I’m having a hard time deciding how I want to describe watching this movie. I can’t say that I super loved it, but I still think it’s a classic film and it brought back nostalgic feels for just how big Jim Henson’s creations were back in those days — and I’d forgotten that he actually directed this. So watching it now, it’s aged fairly well, if seeing a human or two surrounded by muppets is fine with you — I wonder if the effects were meant to be “realistic” back then or not. David Bowie is David Bowie, and a very young Jennifer Connelly is fine, but it’s not one of her best acting gigs (although a step above the previous year’s Phenomena).
It’s not an amazing movie or anything, but it was still fun to watch. It feels magical and innocent, like a lot of mid-80s movies do, and yes, Nicolas Cage is weird even back then — and it’s sort of funny to think that he was playing heartthrob (although with a weirdo bent) roles back then.
I had a hard time watching this. It’s not necessarily a bad movie, but I just wasn’t into it, and it took me quite a few sessions to get through it — and I admittedly watched most of it in the background while doing something else. It did feel like a deep cut when I selected it — I sorta remember watching it, but didn’t remember the story or anything — and I guess it’s just not a memorable movie at all.
I watched this one over a month ago but forgot to include it here. It’s good in the way that army training movies tend to be (it’s an easy conceit to build something around), and it doesn’t break any new grounds or anything, and other movies have done it better (ahem, Full Metal Jacket), but I still enjoyed it. Some of the homophobic language used is hard to take now — and in fact it’s something that you often come across as you watch a lot of moveis from that era — but you have to imagine also that that’s probably the type of language that was used in that environment/context. Not the best of Eastwood’s movies, and it has its share of 80s cheesiness, but it’s not bad either.
I think I sorta remember hearing about this movie back then, but I don’t think I had watched it, and it wasn’t something I was planning on watching during my 1986 movie marathon, but it got suggested by a friend of mine, and I’m glad I followed his recommendation. Look, this is not a good movie, but more importantly, it’s a joyful expression of what the 80s were like, and for that alone it’s worth watching. Cheesy scene after cheesy scene, it all feels so innocent, in a way that you just don’t see anymore (sadly). I had a BMX like those kids, and we had a BMX track in our neighborhood that was sort of like the one you see in the movie, and so I could totally see myself in that world again.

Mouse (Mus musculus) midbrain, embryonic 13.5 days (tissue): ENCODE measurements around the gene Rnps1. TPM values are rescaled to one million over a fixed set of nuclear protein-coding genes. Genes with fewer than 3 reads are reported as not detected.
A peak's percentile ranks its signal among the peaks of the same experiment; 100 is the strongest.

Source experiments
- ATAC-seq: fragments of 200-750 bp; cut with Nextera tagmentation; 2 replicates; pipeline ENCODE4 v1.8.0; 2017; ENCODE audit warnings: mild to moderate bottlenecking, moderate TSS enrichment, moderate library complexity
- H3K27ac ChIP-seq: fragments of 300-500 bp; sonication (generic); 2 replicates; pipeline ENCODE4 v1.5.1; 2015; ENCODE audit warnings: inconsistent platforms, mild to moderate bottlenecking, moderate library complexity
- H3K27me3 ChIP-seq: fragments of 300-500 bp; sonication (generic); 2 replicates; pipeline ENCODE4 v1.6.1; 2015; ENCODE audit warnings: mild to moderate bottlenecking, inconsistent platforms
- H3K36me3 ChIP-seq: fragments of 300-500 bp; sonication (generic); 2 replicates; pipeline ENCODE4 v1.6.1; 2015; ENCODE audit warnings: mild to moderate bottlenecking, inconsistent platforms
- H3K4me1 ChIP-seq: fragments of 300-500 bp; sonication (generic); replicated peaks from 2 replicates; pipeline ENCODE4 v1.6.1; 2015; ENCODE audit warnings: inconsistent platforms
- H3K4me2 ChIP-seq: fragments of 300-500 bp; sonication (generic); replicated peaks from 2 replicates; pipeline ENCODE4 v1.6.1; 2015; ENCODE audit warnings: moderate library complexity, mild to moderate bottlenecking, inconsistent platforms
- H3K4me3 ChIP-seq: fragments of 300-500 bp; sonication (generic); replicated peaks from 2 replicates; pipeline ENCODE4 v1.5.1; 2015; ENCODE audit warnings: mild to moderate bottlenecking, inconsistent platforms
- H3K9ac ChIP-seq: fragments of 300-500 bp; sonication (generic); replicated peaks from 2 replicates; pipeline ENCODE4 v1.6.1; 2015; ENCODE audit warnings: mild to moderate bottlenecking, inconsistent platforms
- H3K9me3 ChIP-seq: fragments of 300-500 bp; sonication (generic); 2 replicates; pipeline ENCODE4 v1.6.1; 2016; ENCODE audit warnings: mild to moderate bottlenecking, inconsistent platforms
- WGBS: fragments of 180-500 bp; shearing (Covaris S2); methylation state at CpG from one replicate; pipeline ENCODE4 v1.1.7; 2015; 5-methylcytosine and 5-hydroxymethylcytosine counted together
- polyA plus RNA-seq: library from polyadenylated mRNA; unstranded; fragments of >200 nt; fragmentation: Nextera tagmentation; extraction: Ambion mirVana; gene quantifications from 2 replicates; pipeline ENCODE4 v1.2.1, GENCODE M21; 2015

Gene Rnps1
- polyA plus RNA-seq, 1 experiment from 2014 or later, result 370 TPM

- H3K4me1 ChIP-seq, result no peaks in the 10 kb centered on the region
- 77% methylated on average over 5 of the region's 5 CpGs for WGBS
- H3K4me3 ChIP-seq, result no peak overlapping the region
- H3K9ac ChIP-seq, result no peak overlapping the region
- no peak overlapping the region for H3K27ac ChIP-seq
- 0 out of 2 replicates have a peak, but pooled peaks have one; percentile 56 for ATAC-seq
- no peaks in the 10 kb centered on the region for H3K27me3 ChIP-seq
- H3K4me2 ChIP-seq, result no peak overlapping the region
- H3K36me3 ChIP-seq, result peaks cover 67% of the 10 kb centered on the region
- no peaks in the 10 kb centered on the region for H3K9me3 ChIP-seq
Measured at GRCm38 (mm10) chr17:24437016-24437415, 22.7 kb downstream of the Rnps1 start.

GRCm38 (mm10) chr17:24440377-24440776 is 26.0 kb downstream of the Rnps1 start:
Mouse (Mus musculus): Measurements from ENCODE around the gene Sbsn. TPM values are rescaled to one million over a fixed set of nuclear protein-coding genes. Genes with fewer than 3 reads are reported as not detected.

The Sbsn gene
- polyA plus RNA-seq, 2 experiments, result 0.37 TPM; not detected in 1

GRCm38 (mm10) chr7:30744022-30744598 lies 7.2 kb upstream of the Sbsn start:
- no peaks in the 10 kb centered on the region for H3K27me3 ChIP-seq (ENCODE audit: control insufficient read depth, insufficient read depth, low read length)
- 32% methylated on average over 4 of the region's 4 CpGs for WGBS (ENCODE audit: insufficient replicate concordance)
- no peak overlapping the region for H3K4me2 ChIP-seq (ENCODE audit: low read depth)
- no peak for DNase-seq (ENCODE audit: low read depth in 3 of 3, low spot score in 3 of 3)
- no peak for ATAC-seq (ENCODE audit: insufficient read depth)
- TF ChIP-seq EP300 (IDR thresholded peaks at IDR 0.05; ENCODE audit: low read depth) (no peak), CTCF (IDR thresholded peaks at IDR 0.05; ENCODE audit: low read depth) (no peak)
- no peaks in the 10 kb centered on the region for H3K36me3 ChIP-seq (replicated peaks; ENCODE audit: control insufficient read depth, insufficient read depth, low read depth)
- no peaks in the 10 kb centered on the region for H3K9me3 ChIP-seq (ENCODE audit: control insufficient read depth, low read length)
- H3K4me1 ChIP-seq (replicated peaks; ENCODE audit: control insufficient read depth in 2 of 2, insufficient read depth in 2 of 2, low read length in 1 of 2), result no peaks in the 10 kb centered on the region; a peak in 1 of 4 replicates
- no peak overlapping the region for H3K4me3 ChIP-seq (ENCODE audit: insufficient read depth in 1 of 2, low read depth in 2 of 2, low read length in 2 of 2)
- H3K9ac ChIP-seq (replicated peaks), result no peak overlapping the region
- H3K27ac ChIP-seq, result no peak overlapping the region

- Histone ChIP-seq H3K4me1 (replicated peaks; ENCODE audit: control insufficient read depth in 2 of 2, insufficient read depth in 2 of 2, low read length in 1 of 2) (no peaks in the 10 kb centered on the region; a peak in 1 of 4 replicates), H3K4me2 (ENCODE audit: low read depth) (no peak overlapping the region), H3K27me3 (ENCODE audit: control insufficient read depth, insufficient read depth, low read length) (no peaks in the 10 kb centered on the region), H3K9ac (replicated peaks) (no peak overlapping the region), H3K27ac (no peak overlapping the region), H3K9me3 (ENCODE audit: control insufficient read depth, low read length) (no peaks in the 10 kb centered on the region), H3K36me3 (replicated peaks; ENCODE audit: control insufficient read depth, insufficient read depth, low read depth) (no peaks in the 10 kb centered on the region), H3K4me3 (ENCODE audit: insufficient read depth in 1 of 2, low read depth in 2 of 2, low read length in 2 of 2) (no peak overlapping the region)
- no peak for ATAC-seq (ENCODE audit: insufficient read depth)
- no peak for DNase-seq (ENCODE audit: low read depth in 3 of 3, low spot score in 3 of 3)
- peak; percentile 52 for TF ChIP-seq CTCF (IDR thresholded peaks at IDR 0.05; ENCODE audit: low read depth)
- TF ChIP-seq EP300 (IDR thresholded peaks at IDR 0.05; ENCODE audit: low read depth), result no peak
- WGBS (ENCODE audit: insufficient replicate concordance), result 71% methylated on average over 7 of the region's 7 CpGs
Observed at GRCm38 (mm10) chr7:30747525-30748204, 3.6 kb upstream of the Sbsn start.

Juste like The Name of the Rose, this is another movie from 1986 that has aged very well. It always gets unfairly compared to The Silence of the Lambs (or later Red Dragon, from which it is an actual adaptation of), and Silence certainly is a classic in its own right, but this is great too. Brian Cox plays a fantastic Lecter, and Michael Mann is already showing what a great director he is (and would continue to be). Some of the soundtrack hasn’t aged so well maybe, but I still quite enjoyed re-watching this.
I loved this movie back then (although I’m not sure if I really watched in when it was released in ’86 or a few years later), and it’s still great. It’s an interesting mystery (even if you already know the solution) and I always thought that the setting (medieval monastery) was such a great one. Definitely a movie that has aged quite well.
I quite enjoyed watching this. Although I remembered the title, I didn’t really remember watching it back in the day — which I find pretty surprising — and when I started it I was completely surprised to see a young (and very lovely) pre-Twin Peaks Sherilyn Fenn in this, and didn’t remember that it starred Charlie Sheen (and funny enough, that night I did a double bill with Maximum Overdrive, starring his brother). This movie is one of the most 80s things I’ve watched in my current 1986 movie marathon, and I mean this in a good way, with a soundtrack that really puts you in that era. Sure, it’s cheesy as all hell, but it was really fun to watch.
I didn’t have great memories about this movie — in fact, I remember thinking it was pretty lousy. Watching it again now, it’s just as ridiculous as I remembered it being, but there was a bit of fun to be had re-watching all of this ridiculousness. Yeardley Smith is pretty entertaining. And the AC/DC soundtrack is good, and I love the riff-heavy sound effect they use a few times when a machine is about to kill someone.
This is not a good movie. To be fair, I sorta remembered it wasn’t a good movie, but I was still in the mood to take it in, and there was some nostalgic fun in seeing just how “Cannon” it feels. It looks cheap, it feels cheap, and although Louis Gossett Jr. does a decent job in it, you’re immediately reminded of just how bad an actor Chuck Norris really is. Unless you have some childhood memories of this, there’s absolutely no reason to watch it. Oh, the one bit I did find incredibly weird and fun was that the baddie — some sort of Aztec assassin — has a scene where’s he’s reading an issue of Marvel’s New Universe comic Psi-Force. I shit you not.